I'm sure many people attending last night's monthly meeting of the D.C. Public Charter School Board came to hear the discussion regarding the closing of Options Public Charter School. However, just that day the court appointed receiver for the school, Josh Kern, had received a letter from Judge Iscoe instructing him that he was not allowed to publically discuss details of the legal action surrounding the past executives of the school and its board chair. So Mr. Kern arrived lawyered up at the session and the PCSB members appeared annoyed but understanding that their questions could not be answered. The body had already decided that no action would be taken at this time because Mr. Kern had requested that he be given an opportunity to determine what was happening at the school.
Mr. Kern did reveal, however, that his sealed report regarding the school's operation would be delivered to the court on Monday, October 21st. He stated that it was then up to the judge in the case as to whether it would be made public.
For anyone keeping score, the Friendship Public Charter School renewal charter agreement was signed after many months of postponement. Friendship CEO and Chairman Donald Hense pointed out that the negotiation had taken a full year which is something most charter schools simply do not have the capacity to do. He asked for a streamlined process. In other news, Eagle Academy was denied an emergency enrollment increase after it had accepted over 50 students for this term above their allowable level.
The surprising activity yesterday revolved around the applications for new schools by experienced operators. The representatives of Harmony School of Excellence and Democracy Preparatory gave two of the most prepared and comprehensive presentations I believe I have seen in my years of observing this process. Another applicant, the Frederick Drew Gregory Academy, the school for students with behavioral problems, had apparently withdrawn its submission and will go through the regular charter school approval process in the spring.
Democracy Preparatory had brought about 30 of its students from New York to attend the meeting as part of a planned trip to Washington, D.C. 18 of them spoke at the hearing and I must say they were a uniformly articulate and extremely well behaved group of young people. This proposed Pre-Kindergarten three through fourth grade charter serving special education and English as a Second Language school should win approval without difficulty.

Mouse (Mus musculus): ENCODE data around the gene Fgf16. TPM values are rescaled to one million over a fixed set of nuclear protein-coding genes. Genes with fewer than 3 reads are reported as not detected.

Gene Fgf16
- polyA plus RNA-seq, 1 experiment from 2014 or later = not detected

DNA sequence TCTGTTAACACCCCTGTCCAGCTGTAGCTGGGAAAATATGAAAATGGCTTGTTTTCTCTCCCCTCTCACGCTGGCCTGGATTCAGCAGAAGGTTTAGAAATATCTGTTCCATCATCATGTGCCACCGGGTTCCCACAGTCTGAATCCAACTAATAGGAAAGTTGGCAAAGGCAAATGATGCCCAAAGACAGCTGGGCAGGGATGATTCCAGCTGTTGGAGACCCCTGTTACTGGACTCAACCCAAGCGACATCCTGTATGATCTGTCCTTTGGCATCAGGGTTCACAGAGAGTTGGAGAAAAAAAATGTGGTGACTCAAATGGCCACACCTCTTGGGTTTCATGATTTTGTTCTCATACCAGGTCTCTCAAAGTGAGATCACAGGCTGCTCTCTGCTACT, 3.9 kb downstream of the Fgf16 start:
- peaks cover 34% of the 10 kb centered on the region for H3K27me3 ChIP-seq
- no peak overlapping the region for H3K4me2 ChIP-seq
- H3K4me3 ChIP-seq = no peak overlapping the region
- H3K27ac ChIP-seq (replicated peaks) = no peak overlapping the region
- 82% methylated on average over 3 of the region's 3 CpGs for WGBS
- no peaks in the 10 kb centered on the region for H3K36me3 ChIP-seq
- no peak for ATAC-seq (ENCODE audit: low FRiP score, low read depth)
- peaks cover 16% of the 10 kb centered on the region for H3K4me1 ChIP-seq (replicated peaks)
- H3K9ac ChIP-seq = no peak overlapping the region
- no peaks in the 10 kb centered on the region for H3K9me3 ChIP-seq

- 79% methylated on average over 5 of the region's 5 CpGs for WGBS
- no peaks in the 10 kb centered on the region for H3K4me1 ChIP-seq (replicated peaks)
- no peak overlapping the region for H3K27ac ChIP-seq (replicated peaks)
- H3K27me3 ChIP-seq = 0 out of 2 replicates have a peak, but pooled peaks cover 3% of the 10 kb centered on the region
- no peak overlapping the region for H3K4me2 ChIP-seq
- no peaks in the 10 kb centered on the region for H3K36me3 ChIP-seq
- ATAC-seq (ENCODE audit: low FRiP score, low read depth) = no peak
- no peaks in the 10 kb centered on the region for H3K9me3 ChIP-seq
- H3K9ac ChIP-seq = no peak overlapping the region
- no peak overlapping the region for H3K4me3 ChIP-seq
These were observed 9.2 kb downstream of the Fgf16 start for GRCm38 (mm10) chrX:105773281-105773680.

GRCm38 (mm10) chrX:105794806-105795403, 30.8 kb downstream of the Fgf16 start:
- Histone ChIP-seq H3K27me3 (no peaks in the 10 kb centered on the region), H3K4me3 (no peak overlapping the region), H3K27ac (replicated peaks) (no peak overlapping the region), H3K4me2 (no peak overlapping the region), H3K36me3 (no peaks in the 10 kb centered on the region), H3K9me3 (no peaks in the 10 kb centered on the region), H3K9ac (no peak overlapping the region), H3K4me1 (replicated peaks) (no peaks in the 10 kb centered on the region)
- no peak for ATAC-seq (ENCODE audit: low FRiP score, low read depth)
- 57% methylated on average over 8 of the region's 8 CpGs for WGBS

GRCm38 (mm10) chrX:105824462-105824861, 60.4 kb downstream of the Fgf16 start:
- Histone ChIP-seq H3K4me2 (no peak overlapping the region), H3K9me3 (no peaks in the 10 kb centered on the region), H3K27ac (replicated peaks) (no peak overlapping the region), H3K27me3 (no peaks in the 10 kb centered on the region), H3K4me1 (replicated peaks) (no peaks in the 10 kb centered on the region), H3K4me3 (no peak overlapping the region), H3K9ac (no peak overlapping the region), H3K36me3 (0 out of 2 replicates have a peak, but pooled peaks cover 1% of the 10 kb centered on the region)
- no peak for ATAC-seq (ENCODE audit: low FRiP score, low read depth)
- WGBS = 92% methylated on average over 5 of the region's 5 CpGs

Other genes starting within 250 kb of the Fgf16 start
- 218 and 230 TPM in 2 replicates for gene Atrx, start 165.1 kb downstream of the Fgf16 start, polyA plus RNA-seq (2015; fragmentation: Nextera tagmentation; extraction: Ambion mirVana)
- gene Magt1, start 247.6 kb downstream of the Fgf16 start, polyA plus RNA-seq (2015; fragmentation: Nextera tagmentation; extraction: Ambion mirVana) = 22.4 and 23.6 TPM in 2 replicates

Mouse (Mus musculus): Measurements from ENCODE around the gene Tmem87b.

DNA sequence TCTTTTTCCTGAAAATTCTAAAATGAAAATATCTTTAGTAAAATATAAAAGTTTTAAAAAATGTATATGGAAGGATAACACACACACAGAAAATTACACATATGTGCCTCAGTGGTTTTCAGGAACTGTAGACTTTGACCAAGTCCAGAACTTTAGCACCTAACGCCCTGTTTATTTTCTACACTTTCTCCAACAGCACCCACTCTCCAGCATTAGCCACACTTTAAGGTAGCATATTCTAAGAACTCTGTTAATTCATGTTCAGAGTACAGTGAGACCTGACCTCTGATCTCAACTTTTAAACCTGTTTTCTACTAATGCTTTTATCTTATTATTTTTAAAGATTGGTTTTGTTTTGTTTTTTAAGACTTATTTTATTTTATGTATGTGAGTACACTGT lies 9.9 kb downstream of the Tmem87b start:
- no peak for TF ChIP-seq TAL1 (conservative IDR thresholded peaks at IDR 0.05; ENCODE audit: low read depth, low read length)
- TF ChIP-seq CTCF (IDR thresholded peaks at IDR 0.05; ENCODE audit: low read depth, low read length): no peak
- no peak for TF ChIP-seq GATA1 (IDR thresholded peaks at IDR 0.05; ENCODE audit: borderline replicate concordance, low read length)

Harmony School of Excellence did not fare as well. All went perfectly through the initial presentation and the board questioning. Eleven people signed up to testify regarding the application and the first nine offered glowing support. But with the last two individuals came strange revelations. It turns out that Harmony was associated a few years ago in a long New York Times article with the Cosmos Foundation, a group of Turkish businessman and educators. According to the piece "Some of the schools’ operators and founders, and many of their suppliers, are followers of Fethullah Gulen, a charismatic Turkish preacher of a moderate brand of Islam whose devotees have built a worldwide religious, social and nationalistic movement in his name."
The most controversial part of this scenario is that the schools run by the Cosmos Foundation often do business with groups of people of Turkish descent. Some of these contracts have been called into question as to whether they are really the best deal for the schools and whether they are being awarded to support the Foundation.
Last February, Loudoun County denied a charter school application from people opponents said were associated with Mr. Gulen. However, the Washington Post's Michael Alison Chandler reported at the time that the charter was denied opening based upon the weakness of its application.
It appears to me that the PCSB will need more than 30 days to sort this whole thing out. Based upon the controversy regarding Options PCS the last thing our local movement needs is to approve a charter that has questionable contracting patterns regarding public money. This would be Harmony's first charter outside of the 25,000 students it teachers on 40 campuses in Texas. A few of the board members asked why Washington, D.C. would become their first location outside of the state. Perhaps the time for this charter in our neighborhood is not now.